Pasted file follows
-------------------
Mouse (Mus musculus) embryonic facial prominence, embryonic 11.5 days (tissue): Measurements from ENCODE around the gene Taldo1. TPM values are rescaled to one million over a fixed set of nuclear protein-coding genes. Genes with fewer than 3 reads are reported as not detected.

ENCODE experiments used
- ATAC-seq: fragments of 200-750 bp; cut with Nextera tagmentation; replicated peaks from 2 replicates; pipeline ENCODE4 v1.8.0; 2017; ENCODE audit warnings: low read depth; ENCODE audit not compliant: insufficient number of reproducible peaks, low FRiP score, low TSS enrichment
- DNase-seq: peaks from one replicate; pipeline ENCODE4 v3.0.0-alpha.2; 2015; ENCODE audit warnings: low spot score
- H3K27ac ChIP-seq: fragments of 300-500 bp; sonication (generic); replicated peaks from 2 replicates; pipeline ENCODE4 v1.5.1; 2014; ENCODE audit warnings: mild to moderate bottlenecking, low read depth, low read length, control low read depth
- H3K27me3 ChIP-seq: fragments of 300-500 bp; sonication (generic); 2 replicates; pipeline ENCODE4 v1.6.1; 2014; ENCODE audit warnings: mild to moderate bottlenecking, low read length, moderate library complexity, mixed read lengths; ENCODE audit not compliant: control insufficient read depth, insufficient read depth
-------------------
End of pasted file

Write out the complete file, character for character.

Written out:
Mouse (Mus musculus) embryonic facial prominence, embryonic 11.5 days (tissue): Measurements from ENCODE around the gene Taldo1. TPM values are rescaled to one million over a fixed set of nuclear protein-coding genes. Genes with fewer than 3 reads are reported as not detected.

ENCODE experiments used
- ATAC-seq: fragments of 200-750 bp; cut with Nextera tagmentation; replicated peaks from 2 replicates; pipeline ENCODE4 v1.8.0; 2017; ENCODE audit warnings: low read depth; ENCODE audit not compliant: insufficient number of reproducible peaks, low FRiP score, low TSS enrichment
- DNase-seq: peaks from one replicate; pipeline ENCODE4 v3.0.0-alpha.2; 2015; ENCODE audit warnings: low spot score
- H3K27ac ChIP-seq: fragments of 300-500 bp; sonication (generic); replicated peaks from 2 replicates; pipeline ENCODE4 v1.5.1; 2014; ENCODE audit warnings: mild to moderate bottlenecking, low read depth, low read length, control low read depth
- H3K27me3 ChIP-seq: fragments of 300-500 bp; sonication (generic); 2 replicates; pipeline ENCODE4 v1.6.1; 2014; ENCODE audit warnings: mild to moderate bottlenecking, low read length, moderate library complexity, mixed read lengths; ENCODE audit not compliant: control insufficient read depth, insufficient read depth